10 Foods that are Dangerous for Dogs
It can be hard to resist your dog’s sweet face when they beg you to share your food. While a small portion of some human foods can be okay as an occasional treat, many types of human foods will poison your dog. Here is a list of the top 10 offenders:
1. Grapes and Raisins
Although the toxin present in these fruits has not been identified, even ingestion of a small number of either fresh grapes or dried raisins can cause kidney failure in dogs within 12 hours. If they do not receive immediate emergency intervention, ingestion can prove fatal.
2. Allium Vegetables – Onions, Shallots, Chives, Scallions, and Garlic
Allium vegetables pose a higher risk to cats but are still toxic to dogs. Ingestion of onions, shallots, chives, scallions, or garlic cause a dog’s body to destroy its red blood cells, leading to anemia. Signs of anemia include pale or white gums, lethargy, weakness or stumbling, dark urine, and lack of appetite. Although often quantity-dependent, exposure to concentrated forms of these items (think onion or garlic powder or seasoning mixes) can also prove extremely dangerous. When considering feeding any human food to your dog, avoid seasonings altogether and use only plain, cooked, lean meat.
3. Chocolate and Caffeine
Both chocolate and caffeine contain substances called methylxanthines that are very dangerous to dogs. These substances can cause vomiting, diarrhea, hyperthermia (high body temperature), abnormal heart rhythms, tremors, and seizures. The effects depend on the type of chocolate ingested (dark vs. milk, for example) and the quantity. Each animal will have a different level of tolerance. If you believe that your dog may have ingested any chocolate or caffeinated products, they should receive emergency intervention.
Ingestion of any ethanol will cause your dog to act ‘drunk,’ but they cannot tolerate and process ethanol the same way humans can. Signs of alcohol intoxication include vomiting, diarrhea, disorientation, tremors, coma, and may progress to death unless treated.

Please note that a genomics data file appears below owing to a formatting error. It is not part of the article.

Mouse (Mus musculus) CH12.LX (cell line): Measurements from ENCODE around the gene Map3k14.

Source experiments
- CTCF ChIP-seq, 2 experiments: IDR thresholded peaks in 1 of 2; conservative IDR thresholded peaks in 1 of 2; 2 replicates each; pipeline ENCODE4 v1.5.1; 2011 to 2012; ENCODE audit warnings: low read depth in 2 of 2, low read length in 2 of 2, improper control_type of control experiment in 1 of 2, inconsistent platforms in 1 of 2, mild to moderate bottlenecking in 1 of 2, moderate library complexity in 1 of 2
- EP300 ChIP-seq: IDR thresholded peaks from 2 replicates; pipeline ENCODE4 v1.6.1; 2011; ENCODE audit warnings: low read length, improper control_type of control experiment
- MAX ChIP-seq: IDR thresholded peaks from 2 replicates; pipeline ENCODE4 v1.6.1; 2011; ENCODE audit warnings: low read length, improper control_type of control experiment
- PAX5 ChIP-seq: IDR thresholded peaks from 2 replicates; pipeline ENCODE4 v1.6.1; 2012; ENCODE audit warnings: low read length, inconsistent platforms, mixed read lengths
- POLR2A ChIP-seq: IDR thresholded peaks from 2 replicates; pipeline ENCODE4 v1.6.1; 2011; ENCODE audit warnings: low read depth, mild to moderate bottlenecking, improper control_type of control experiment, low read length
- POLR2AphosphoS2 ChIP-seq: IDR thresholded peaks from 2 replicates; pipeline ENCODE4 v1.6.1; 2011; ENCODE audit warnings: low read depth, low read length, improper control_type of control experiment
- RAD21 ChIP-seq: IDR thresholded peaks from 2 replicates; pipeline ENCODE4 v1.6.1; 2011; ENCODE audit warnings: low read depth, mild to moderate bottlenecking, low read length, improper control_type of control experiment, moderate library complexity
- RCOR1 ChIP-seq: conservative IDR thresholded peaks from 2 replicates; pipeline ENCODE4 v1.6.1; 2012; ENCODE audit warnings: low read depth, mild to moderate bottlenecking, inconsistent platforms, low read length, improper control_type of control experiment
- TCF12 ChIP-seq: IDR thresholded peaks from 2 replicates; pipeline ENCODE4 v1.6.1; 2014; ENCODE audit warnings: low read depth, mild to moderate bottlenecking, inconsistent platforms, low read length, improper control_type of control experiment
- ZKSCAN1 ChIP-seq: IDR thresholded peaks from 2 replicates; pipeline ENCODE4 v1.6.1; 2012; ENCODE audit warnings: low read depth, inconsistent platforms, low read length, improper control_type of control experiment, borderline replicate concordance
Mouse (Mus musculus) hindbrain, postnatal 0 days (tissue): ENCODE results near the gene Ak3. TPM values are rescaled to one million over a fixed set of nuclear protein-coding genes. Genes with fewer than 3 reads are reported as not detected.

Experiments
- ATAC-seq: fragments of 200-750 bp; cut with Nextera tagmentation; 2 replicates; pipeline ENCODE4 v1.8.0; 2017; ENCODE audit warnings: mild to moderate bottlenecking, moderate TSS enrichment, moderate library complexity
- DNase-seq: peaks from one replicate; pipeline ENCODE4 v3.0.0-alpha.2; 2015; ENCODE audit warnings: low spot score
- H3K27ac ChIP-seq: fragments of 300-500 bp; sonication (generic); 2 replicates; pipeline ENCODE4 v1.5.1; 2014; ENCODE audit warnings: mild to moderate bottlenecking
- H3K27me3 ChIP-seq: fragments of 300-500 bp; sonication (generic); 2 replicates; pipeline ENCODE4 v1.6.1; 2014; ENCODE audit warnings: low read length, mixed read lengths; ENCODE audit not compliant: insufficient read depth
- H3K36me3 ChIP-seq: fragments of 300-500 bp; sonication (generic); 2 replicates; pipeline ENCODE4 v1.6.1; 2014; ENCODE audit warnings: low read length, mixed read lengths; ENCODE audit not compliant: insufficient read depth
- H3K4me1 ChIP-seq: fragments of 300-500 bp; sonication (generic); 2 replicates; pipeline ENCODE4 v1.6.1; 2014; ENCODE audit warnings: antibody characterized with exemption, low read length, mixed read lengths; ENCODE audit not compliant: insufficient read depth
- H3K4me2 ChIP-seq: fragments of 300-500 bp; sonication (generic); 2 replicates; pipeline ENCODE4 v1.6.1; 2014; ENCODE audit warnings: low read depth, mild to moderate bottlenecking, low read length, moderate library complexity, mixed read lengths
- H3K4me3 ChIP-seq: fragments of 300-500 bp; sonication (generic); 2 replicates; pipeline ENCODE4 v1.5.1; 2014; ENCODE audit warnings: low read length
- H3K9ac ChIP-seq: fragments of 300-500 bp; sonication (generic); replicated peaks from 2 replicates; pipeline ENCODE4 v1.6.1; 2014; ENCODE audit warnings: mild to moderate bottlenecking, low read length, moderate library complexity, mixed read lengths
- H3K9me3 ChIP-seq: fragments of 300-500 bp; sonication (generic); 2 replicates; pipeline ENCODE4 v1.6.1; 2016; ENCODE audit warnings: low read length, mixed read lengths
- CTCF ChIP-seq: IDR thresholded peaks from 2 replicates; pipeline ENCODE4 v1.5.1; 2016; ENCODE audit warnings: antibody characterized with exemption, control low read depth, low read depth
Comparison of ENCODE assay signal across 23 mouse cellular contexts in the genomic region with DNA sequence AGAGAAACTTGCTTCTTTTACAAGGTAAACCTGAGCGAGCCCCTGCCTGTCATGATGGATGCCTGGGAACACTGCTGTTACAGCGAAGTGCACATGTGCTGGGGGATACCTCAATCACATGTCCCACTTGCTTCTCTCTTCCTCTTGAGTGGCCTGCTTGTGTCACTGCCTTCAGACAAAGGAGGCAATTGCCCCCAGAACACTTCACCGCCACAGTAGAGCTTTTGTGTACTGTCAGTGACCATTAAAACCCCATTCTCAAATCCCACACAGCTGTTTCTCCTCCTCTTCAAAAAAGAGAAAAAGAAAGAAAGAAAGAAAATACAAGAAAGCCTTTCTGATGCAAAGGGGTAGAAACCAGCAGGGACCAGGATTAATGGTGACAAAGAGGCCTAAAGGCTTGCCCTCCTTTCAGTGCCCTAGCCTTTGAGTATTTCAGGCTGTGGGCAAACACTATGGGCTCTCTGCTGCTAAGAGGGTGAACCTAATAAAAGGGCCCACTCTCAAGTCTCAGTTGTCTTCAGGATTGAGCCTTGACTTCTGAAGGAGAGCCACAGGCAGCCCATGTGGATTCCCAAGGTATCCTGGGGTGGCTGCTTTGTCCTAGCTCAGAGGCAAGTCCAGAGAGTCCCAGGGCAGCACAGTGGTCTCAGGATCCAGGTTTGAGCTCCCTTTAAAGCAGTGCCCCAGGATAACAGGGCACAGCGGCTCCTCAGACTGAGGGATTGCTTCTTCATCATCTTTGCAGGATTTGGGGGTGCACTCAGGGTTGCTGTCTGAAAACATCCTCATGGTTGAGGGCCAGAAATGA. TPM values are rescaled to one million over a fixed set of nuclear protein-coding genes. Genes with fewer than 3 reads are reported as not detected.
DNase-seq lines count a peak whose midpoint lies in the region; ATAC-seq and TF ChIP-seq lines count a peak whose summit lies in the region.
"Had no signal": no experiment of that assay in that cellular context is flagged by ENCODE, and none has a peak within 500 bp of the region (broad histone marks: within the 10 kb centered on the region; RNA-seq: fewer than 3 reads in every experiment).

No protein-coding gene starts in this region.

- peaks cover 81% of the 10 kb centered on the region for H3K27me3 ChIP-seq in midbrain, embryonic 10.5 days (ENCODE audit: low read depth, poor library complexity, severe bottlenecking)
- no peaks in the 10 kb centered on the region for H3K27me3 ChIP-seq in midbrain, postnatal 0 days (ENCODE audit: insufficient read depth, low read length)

5. Raw Meat and Eggs
Raw meat is often contaminated with bacteria such as salmonella, E. Coli, toxoplasmosis, or other harmful pathogens. Raw meat diets are marketed as more “natural” dogs, but they expose both you and your pet to unnecessary risk and lead to deadly infections.
Raw eggs may also be contaminated with bacteria and contain an enzyme called avidin. Avidin prevents dogs from absorbing the B vitamin biotin, leading to problems with their skin and hair coat.
6. Animal bones
Recently, more people have been feeding their pets raw and cooked bones to mimic how dogs eat in the wild. However, this is dangerous for your dog.
First and foremost, dogs are not aware of what they are chewing on and do not have the foresight to prevent themselves from biting too hard on the bones and fracturing their teeth. Veterinary dentists cite chewing on hard objects like bones and antlers as the primary cause of fractured molars in cats and dogs.
Once a bone has been ingested, it may be in pieces that are too large to pass through your dog’s intestines, causing a blockage that is life-threatening without surgery. If the bones are cooked to soften them, they have a high likelihood of splintering, and the small shards can pierce the esophagus, stomach, or intestines, causing significant internal damage.
Securing safe toys and chewing items for your dog is vital for their lifelong health and happiness. When in doubt about a chew toy, you can use a few easy tests to determine if it is too firm for your dog:
- You should be able to dent the surface with a fingernail.
- Or bend the ends a little, showing the flexibility of the material.
- You should also be able to give yourself a small whack on the kneecap with the object and not cause pain – if it hurts you, it is too hard for your dog’s teeth as well.